By just about any measure, this has been the worst recession since the Great Depression. While I think we are coming out of it, the employment market is the last thing to turn, particularly if we follow the pattern of the last two recessions and their aftermath.

We have seen a steady pattern of lower job losses since January, when we hemorrhaged over 700,000 jobs in that single month. August’s loss of 216,000 is sure an improvement over that, and is even a big improvement over the 276,000 lost in July, which in turn was a huge improvement over the 463,000 lost in June.

It is, however, not good enough — the economy needs to add jobs, not just avoid losing them. Every year, the workforce grows by a little over a million, so just to stay even we should be adding about 100,000 a month. To recoup the 6.9 million jobs lost since December 2007, it will have to be much, much higher than that. Historically, though, the participation rate falls as we go into a recession, but then starts to increase as the recovery begins.

Just how bad has this recession been versus other recessions? I think the following graph (from shows it very clearly. In raw numbers of jobs lost, it simply blows away anything since the end of WWII — but then again, the country is a lot larger now than it was then.

However, even when measured as a percent of jobs at the peak of the cycle, only one recession, that in 1948, even rivals it. Then we were winding down from WWII, no longer putting people to work building battleships and tanks and the GI’s were coming home — so in some respects, those job losses were a good thing, or mostly represented friction in the transition to a peacetime economy. Further, by this point, that recession had already recovered all the jobs lost.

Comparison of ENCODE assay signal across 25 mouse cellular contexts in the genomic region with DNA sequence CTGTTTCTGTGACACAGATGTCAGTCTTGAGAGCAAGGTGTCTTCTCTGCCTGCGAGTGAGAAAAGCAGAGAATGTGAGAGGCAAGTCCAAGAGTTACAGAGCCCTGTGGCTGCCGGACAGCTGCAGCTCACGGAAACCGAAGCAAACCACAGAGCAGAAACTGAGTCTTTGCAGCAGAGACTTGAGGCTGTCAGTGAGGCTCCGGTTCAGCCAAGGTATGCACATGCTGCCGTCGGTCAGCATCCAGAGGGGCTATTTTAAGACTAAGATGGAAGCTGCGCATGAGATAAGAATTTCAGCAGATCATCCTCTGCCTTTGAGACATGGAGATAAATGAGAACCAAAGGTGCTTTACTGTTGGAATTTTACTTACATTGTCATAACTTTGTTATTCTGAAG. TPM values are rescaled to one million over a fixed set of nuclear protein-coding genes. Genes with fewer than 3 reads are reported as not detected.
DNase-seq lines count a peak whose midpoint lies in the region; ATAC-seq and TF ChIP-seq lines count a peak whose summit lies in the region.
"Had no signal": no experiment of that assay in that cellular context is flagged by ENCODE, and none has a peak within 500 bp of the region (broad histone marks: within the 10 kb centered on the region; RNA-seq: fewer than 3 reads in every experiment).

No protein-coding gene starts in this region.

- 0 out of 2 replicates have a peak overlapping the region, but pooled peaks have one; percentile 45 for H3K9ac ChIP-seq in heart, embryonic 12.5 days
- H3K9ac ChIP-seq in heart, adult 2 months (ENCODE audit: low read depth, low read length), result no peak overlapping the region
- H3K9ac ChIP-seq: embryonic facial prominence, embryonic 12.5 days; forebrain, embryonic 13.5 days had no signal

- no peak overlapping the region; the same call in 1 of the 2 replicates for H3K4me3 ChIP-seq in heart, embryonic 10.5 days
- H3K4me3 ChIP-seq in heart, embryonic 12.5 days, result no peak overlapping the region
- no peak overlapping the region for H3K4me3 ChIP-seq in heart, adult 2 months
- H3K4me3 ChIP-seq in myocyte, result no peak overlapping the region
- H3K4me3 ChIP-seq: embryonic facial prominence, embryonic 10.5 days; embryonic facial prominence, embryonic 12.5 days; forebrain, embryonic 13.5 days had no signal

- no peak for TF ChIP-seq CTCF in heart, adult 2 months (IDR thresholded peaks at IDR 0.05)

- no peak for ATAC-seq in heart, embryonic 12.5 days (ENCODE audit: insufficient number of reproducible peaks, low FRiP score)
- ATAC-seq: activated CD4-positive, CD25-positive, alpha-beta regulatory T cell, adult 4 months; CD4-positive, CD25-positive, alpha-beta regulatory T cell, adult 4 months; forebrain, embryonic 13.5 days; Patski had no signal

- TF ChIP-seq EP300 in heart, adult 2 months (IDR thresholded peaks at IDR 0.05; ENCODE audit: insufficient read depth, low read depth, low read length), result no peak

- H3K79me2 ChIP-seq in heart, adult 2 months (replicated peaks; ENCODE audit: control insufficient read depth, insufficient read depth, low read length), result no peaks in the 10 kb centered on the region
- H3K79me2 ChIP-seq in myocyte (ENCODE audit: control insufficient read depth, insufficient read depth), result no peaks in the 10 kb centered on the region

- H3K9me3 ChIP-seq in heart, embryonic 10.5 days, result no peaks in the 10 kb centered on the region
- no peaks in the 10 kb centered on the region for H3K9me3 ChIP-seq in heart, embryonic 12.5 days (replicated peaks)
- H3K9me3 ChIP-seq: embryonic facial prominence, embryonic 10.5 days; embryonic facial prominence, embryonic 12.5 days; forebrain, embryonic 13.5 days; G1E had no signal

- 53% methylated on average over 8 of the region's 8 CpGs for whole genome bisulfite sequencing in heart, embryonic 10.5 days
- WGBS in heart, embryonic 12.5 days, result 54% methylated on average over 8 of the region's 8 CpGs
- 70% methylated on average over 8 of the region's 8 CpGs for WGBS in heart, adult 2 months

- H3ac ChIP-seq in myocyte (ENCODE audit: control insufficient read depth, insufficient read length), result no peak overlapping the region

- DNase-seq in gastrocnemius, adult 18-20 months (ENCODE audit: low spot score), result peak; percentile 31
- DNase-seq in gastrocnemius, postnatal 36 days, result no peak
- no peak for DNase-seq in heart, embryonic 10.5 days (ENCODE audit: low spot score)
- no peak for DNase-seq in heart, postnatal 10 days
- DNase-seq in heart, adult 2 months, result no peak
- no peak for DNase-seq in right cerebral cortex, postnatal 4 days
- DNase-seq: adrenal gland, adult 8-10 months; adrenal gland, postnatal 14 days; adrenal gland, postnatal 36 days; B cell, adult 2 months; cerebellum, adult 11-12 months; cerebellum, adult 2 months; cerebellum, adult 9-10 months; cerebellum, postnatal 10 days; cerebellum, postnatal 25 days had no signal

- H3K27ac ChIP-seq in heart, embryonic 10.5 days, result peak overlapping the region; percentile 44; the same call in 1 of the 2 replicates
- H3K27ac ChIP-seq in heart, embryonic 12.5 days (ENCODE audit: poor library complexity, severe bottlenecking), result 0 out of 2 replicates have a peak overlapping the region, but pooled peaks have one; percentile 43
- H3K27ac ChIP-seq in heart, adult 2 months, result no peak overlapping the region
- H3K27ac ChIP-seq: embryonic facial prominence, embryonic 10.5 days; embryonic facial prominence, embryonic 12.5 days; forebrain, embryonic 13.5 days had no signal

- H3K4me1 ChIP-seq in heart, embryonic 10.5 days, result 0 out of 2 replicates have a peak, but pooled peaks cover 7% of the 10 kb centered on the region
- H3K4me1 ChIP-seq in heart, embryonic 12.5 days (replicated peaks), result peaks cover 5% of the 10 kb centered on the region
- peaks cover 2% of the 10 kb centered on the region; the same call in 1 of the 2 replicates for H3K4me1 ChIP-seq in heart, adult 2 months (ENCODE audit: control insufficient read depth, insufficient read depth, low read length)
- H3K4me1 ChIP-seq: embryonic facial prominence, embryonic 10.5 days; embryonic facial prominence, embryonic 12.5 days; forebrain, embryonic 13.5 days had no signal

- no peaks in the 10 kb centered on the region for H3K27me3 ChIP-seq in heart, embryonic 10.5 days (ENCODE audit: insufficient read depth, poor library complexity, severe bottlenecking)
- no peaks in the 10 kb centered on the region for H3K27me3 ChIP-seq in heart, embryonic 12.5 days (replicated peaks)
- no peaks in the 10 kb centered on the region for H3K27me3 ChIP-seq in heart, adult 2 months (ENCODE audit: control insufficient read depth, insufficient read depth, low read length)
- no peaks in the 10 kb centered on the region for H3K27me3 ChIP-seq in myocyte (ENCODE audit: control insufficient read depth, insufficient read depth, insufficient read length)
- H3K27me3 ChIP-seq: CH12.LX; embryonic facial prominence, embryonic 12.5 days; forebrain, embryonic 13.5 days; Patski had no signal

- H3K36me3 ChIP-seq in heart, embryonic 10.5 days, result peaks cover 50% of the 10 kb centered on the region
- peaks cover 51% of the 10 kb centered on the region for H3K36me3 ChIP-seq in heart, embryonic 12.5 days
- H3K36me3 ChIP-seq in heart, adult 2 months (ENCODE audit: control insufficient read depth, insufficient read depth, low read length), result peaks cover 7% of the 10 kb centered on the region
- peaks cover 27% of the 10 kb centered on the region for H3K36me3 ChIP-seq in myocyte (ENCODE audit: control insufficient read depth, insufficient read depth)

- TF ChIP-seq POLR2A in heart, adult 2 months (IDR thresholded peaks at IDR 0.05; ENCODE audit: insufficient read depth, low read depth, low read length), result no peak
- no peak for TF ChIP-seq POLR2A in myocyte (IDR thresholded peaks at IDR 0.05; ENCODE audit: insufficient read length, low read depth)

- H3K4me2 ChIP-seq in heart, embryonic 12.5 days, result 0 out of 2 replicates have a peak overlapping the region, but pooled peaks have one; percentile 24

By contrast, this time we have yet to bottom out. Also, look at the historical pattern of the amount of time it has taken to get back to square one:

It took a little over two years to recover from the deep 1981 downturn. In the 2001 downturn, it took us almost four years from the start of the recession to get back to the number of jobs at the start of the recession. In the 1990 recession it took almost three years. This is despite both of those more recent recessions being extremely short and mild in terms of the length and depth of the decline in GDP.

It is very possible that it could take until 2015 before we pass the previous peak of 138.2 million jobs in the economy set in December 2007.

We now have 14.9 million unemployed, an increase of 466,000 in just the month of August and of 7.4 million since the recession started. Note the difference between the increase in the number of unemployed and the number of jobs lost.

Part of that is due to the numbers coming from two separate surveys. However, it does have a lot to do with the behavior of the unemployment rate. In July, the unemployment rate fell to 9.4% from 9.5% despite the economy losing 276,000 jobs as people were feeling too discouraged to even look for work.

The drop in the unemployment rate was clearly a bit of an anomaly, but it was an extreme representation of that change in the participation rate I was talking about. If the labor force is growing (in terms of people in normal employment ages) by a million a year, and the recession has now been going on for 20 months, then why is the difference between the number of jobs lost and the number of unemployed only 500,000?

Some of it may have to do with multiple job holders. If you are holding down three jobs, you are only counted as employed once, and if you lose one of them you are still counted as employed, but your three jobs still count as three jobs in the establishment survey.

However, part of it is due to the “there are no jobs out there, so why waste gas driving around trying to find them” effect. In that respect, the fact that the number of unemployed rose by 250,000 more than the number of jobs lost in August is actually good news (well, at least a silver lining in a very dark cloud) since it indicates that people are thinking it is time to get off the couch and start looking for work again.

Don’t get to hung up on the precise numbers, since coming from two different surveys there is plenty of room for statistical discrepancies, but a quarter of a million differential in a single month is too big to be just from such discrepancies.